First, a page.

Failure to Properly Recognize and Treat Barotrauma Injuries
A common claim for dive shop or charter company negligence occurs when the dive shop or charter company fails to recognize and/or provide prompt appropriate emergency medical care and treatment to a diver experiencing symptoms of decompression sickness or arterial gas embolism. Initial onset of cerebral arterial gas embolism or decompression sickness may first manifest in a diver through presentation of subtle symptoms, such as nausea, irritability, numbness, muscle weakness, vertigo, dizziness, headaches, personality changes and other neurologic changes. Following the onset of these symptoms a patient’s condition over time may worsen with the final consequence resulting in permanent paralysis, severe brain damage or even death.
The hyperbaric medical community suggests that the most important factor in reducing the severity
Charter companies and dive shops are obligated under the law to provide prompt emergency medical assistance and, if required, evacuation.
of cerebral arterial gas embolism and decompression illness is the rapid diagnosis of the injury and prompt hyperbaric treatment. As the delay in diagnosis and treatment increases, so does the severity and permanence of the residual damage.
Charter companies and dive shops are obligated under the law to provide prompt emergency medical assistance and, if required, evacuation when a guest diver sustains a diving related injury offshore. Recognizing this legally imposed duty, the dive shop or charter company must ensure that its crew, primarily through the vessel captain and dive master, be properly trained in the recognition and emergency treatment of all of the symptoms of decompression illness and air embolism.
This duty does not obligate dive operators to provide medical treatment on par with a hyperbaric physician, nor does the law require an on-site recompression chamber.The operators are obligated, however, to be equipped to address emergency situations offshore. Aproperly provisioned dive boat should be equipped with a standard O2 unit such as the one found in the basic “DAN Rescue Pak.”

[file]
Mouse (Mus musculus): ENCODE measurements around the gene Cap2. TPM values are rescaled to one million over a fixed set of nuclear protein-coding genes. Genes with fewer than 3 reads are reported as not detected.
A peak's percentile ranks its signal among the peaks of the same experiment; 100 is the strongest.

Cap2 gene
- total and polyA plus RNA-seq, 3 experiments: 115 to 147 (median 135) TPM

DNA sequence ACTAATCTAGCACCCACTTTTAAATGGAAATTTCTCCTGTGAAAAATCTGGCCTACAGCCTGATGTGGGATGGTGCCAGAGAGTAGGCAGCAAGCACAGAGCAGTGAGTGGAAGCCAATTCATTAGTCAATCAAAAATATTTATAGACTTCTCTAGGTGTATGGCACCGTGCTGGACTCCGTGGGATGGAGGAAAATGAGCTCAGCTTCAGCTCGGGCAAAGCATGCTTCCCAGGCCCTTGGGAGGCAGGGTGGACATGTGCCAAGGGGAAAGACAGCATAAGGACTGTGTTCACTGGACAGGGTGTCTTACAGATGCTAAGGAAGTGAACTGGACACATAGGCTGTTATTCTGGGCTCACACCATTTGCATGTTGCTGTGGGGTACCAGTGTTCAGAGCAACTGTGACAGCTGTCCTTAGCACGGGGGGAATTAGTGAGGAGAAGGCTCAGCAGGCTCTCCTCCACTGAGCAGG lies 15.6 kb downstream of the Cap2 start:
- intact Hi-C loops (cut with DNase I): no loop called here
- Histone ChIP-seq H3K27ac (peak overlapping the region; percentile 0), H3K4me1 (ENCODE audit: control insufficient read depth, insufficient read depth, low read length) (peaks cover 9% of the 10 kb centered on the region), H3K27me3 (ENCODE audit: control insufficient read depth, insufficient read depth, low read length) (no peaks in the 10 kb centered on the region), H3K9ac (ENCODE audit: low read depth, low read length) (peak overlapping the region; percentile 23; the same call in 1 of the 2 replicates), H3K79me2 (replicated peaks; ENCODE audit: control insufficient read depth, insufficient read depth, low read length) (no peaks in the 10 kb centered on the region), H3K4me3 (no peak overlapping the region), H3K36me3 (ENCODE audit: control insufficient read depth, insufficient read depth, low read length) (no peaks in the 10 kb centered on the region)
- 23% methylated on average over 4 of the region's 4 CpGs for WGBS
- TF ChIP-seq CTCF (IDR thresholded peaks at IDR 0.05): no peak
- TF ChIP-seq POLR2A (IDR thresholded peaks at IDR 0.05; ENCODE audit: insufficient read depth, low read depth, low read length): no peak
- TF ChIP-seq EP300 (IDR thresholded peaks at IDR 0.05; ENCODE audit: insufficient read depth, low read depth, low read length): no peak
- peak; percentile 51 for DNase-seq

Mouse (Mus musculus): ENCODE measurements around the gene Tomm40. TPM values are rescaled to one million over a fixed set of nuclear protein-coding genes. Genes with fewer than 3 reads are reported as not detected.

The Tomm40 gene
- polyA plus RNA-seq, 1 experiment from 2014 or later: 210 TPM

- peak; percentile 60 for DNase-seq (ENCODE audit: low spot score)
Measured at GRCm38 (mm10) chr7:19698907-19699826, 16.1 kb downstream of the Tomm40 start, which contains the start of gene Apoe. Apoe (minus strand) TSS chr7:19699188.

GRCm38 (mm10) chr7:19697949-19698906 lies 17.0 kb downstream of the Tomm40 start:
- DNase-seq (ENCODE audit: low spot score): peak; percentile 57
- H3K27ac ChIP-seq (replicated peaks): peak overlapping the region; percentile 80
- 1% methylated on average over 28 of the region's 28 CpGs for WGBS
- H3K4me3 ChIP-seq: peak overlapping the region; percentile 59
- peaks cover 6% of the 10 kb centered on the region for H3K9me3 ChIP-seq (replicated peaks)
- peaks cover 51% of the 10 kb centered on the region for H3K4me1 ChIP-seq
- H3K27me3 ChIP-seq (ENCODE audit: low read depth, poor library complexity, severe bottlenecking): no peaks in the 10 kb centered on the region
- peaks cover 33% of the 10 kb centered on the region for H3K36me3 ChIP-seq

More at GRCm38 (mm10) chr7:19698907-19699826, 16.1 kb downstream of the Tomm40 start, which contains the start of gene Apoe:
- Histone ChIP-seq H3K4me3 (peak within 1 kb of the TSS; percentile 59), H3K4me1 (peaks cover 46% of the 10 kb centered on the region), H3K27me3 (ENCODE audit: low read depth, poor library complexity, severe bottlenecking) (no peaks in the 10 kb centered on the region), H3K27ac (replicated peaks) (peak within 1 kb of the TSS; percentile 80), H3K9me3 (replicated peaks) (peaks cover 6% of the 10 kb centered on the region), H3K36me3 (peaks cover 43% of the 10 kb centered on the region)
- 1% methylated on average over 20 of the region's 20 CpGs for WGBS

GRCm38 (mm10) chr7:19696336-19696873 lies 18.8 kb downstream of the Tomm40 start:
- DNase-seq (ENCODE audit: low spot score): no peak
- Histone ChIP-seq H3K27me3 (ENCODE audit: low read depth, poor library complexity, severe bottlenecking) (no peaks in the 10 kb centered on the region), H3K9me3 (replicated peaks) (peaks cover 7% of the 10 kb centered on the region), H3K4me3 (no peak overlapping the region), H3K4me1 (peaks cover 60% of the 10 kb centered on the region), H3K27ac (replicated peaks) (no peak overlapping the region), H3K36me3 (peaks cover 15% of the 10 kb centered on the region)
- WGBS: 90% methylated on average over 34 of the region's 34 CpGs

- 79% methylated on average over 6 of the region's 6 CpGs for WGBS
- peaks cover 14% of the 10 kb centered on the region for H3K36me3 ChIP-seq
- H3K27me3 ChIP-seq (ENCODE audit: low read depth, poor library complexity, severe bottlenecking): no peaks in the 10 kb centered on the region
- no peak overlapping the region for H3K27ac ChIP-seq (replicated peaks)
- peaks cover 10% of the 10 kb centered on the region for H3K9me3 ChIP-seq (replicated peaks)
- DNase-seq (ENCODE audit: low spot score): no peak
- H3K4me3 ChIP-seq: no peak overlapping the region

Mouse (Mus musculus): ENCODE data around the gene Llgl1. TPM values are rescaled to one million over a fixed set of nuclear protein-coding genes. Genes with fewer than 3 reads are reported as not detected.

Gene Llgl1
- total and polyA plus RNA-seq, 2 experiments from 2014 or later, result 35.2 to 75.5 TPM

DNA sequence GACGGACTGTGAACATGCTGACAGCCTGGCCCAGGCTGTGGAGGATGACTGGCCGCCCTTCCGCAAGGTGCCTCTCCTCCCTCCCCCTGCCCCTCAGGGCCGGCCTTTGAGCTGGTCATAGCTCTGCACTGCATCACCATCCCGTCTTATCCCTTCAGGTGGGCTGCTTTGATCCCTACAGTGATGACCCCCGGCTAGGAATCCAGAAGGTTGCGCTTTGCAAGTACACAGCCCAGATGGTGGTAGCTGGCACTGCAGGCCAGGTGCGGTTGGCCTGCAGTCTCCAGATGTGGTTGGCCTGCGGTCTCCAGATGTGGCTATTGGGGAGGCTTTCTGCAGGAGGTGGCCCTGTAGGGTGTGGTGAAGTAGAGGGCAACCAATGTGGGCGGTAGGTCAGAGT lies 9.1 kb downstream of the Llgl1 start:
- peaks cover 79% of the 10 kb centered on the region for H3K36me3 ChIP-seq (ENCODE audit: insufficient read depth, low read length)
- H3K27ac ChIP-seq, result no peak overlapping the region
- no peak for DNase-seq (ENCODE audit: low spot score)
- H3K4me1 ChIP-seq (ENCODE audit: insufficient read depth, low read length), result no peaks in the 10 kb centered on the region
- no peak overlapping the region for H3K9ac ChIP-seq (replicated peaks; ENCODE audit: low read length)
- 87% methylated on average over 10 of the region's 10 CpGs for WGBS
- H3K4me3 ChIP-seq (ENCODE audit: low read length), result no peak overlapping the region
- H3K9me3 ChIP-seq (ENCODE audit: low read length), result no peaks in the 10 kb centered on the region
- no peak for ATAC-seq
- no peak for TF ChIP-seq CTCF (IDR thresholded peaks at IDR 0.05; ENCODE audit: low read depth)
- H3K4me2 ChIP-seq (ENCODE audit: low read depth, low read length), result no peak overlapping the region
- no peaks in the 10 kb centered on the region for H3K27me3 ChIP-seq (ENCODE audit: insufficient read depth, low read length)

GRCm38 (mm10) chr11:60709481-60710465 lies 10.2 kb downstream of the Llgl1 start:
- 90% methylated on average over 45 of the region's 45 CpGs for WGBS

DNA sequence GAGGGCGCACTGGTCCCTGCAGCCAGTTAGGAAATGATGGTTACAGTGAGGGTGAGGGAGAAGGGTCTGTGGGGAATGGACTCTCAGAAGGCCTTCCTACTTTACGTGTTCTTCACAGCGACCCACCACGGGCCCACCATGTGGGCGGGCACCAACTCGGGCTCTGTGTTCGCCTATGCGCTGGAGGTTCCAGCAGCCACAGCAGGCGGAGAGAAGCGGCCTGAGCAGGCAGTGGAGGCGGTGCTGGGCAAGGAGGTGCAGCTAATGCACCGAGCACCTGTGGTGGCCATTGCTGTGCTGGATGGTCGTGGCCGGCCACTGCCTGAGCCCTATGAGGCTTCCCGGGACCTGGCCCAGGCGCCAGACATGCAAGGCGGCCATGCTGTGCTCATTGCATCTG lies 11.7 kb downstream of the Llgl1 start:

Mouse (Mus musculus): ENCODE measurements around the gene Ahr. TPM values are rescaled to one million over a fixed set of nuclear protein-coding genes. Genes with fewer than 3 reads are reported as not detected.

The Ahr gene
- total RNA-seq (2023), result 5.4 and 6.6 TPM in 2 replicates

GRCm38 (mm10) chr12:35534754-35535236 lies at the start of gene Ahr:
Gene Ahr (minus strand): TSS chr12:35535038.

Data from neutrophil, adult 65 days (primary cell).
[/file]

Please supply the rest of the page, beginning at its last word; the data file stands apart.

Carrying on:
The dive vessel should also have appropriate communications capability in order to directly communicate with emergency and medical personnel.
Logistical transportation, support, and communication capability requires that the dive master or charter company be both familiar with the location of the nearest hyperbaric facility and, further, have in place a plan to provide emergency medical evacuation, by air if necessary, for its guests. Being properly equipped and logistically prepared are the earmarks of a prudent dive shop or charter company.
The medical case books are filled with horror stories of injured sport divers reporting subtle symptoms of decompression sickness or cerebral arterial gas embolism to operators only to have their complaints ignored or dismissed. Instead of following an appropriate emergency plan, the vessel captain or dive master instead choses to simply reassure the diver that the injury was minor, or counsels the diver to “take it easy” for the remainder of the trip. This example of negligent administration to the diver often results in lifelong disability, permanent residual injury or death.
Further complicating the emergency is the “macho-like” pressure to “tough it out,” an attitude often self- imposed by the injured diver or his
When reviewing the actions of the dive master or vessel captain the seminal question becomes did the dive master or vessel captain act as an ordinarily prudent dive master or captain under the circumstances?
peers. Diving is no place for macho bravado; preparedness, prudence and good sense save lives.
In summary, when reviewing the actions of the dive master or vessel captain the seminal question becomes did the dive master or vessel captain act as an ordinarily prudent dive master or captain under the circumstances? If the answer is “No,” the operator may be found legally negligent and liable for the diver’s injury and resulting damages.